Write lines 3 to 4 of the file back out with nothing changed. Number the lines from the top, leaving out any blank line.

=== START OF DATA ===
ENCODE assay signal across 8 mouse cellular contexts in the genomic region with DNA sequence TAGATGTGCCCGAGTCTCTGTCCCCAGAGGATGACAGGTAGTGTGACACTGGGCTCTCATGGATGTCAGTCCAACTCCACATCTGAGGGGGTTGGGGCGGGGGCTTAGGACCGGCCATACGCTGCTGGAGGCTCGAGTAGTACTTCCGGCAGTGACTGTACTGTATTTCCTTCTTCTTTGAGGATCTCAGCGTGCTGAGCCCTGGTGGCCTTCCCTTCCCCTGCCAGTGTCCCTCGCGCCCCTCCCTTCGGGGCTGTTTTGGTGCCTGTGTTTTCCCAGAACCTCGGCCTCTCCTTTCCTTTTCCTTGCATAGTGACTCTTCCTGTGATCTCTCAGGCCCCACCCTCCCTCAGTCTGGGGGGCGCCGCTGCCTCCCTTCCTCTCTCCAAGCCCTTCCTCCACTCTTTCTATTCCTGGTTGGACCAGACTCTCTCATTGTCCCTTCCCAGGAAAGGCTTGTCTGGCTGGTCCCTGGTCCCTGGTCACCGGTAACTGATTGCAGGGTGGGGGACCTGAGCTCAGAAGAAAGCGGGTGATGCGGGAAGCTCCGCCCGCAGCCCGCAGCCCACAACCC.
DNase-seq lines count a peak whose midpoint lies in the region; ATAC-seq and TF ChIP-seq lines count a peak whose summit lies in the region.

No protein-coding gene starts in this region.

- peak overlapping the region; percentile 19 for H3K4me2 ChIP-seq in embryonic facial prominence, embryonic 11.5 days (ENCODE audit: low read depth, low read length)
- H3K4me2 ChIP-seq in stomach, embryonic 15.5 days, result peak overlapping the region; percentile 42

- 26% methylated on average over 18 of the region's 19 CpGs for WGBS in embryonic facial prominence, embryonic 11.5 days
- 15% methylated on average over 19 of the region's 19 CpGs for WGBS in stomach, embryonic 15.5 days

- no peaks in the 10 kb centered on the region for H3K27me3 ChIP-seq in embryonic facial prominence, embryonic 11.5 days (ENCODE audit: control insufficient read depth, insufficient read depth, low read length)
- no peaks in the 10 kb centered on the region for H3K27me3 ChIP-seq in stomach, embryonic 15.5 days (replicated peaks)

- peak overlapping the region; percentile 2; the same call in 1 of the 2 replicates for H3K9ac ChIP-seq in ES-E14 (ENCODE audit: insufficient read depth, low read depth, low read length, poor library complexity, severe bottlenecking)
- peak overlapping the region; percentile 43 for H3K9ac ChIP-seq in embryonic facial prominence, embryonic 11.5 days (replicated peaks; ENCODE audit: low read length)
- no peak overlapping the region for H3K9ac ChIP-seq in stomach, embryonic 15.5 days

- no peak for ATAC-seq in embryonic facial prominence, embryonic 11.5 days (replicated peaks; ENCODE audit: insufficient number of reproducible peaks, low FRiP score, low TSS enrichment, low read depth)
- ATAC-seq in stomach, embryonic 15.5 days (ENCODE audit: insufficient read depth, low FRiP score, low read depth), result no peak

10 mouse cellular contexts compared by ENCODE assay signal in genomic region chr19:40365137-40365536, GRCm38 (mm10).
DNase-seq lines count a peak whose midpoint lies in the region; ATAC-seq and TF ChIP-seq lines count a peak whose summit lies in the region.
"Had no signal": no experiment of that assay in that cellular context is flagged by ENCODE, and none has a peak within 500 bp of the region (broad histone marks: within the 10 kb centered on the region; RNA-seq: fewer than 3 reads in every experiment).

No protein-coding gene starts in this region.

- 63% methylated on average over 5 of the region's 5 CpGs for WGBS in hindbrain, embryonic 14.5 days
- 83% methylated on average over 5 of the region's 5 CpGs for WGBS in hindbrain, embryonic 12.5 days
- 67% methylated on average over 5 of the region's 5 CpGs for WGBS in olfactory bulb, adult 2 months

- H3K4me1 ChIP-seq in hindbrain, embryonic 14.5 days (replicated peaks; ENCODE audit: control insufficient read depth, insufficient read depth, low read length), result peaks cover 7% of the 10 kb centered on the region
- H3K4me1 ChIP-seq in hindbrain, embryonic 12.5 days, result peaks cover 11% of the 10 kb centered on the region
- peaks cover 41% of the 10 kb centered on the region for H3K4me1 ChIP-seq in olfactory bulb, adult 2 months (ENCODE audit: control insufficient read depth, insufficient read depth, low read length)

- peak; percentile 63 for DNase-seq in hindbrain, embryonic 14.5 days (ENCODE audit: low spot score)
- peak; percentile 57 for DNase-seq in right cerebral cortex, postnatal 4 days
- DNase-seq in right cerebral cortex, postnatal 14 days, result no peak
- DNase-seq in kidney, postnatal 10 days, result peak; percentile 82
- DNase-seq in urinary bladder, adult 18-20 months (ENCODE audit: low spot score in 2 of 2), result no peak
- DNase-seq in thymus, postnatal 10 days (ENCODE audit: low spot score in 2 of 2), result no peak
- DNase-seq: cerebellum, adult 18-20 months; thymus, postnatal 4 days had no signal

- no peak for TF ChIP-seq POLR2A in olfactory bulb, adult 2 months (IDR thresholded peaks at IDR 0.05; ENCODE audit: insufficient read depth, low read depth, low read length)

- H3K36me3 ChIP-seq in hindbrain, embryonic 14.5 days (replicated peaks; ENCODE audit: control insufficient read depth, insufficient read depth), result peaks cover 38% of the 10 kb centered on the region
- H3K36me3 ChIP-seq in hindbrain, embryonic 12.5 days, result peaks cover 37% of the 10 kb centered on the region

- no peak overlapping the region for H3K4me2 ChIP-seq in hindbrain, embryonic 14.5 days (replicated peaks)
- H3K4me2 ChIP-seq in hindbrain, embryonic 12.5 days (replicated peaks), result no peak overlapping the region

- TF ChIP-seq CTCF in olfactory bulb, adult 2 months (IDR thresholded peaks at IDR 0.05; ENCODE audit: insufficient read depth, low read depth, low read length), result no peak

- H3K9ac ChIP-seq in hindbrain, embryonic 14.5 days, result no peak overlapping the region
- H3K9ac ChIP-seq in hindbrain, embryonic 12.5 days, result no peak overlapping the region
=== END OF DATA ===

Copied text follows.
No protein-coding gene starts in this region.

- peak overlapping the region; percentile 19 for H3K4me2 ChIP-seq in embryonic facial prominence, embryonic 11.5 days (ENCODE audit: low read depth, low read length)